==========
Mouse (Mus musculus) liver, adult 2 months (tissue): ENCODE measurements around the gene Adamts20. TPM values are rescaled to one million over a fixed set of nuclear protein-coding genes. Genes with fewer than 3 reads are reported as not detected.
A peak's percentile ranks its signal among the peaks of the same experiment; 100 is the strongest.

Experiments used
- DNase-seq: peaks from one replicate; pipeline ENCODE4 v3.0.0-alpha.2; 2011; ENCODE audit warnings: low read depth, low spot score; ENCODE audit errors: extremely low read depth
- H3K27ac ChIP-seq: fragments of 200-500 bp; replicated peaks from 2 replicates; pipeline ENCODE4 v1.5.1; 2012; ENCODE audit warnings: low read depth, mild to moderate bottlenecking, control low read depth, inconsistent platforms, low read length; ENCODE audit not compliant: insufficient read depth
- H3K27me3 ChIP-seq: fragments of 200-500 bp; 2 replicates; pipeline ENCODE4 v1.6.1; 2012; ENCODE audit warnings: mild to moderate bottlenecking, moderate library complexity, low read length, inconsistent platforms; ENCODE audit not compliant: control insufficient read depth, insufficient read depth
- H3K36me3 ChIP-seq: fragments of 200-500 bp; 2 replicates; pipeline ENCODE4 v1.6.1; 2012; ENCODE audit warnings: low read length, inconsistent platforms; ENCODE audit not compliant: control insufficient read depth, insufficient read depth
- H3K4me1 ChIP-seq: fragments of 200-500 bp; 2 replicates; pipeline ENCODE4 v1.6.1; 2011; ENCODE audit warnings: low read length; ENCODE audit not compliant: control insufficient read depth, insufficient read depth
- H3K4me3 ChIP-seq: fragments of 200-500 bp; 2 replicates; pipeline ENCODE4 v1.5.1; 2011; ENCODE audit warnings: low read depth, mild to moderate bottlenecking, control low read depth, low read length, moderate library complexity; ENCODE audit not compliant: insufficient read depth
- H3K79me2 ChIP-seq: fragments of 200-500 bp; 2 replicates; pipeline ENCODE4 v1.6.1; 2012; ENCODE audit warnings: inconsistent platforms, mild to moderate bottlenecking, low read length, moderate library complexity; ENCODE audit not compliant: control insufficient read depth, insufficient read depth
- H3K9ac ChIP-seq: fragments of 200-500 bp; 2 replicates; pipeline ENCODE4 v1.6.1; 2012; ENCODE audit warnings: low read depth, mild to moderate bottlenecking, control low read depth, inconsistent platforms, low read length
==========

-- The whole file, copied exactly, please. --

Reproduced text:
Mouse (Mus musculus) liver, adult 2 months (tissue): ENCODE measurements around the gene Adamts20. TPM values are rescaled to one million over a fixed set of nuclear protein-coding genes. Genes with fewer than 3 reads are reported as not detected.
A peak's percentile ranks its signal among the peaks of the same experiment; 100 is the strongest.

Experiments used
- DNase-seq: peaks from one replicate; pipeline ENCODE4 v3.0.0-alpha.2; 2011; ENCODE audit warnings: low read depth, low spot score; ENCODE audit errors: extremely low read depth
- H3K27ac ChIP-seq: fragments of 200-500 bp; replicated peaks from 2 replicates; pipeline ENCODE4 v1.5.1; 2012; ENCODE audit warnings: low read depth, mild to moderate bottlenecking, control low read depth, inconsistent platforms, low read length; ENCODE audit not compliant: insufficient read depth
- H3K27me3 ChIP-seq: fragments of 200-500 bp; 2 replicates; pipeline ENCODE4 v1.6.1; 2012; ENCODE audit warnings: mild to moderate bottlenecking, moderate library complexity, low read length, inconsistent platforms; ENCODE audit not compliant: control insufficient read depth, insufficient read depth
- H3K36me3 ChIP-seq: fragments of 200-500 bp; 2 replicates; pipeline ENCODE4 v1.6.1; 2012; ENCODE audit warnings: low read length, inconsistent platforms; ENCODE audit not compliant: control insufficient read depth, insufficient read depth
- H3K4me1 ChIP-seq: fragments of 200-500 bp; 2 replicates; pipeline ENCODE4 v1.6.1; 2011; ENCODE audit warnings: low read length; ENCODE audit not compliant: control insufficient read depth, insufficient read depth
- H3K4me3 ChIP-seq: fragments of 200-500 bp; 2 replicates; pipeline ENCODE4 v1.5.1; 2011; ENCODE audit warnings: low read depth, mild to moderate bottlenecking, control low read depth, low read length, moderate library complexity; ENCODE audit not compliant: insufficient read depth
- H3K79me2 ChIP-seq: fragments of 200-500 bp; 2 replicates; pipeline ENCODE4 v1.6.1; 2012; ENCODE audit warnings: inconsistent platforms, mild to moderate bottlenecking, low read length, moderate library complexity; ENCODE audit not compliant: control insufficient read depth, insufficient read depth
- H3K9ac ChIP-seq: fragments of 200-500 bp; 2 replicates; pipeline ENCODE4 v1.6.1; 2012; ENCODE audit warnings: low read depth, mild to moderate bottlenecking, control low read depth, inconsistent platforms, low read length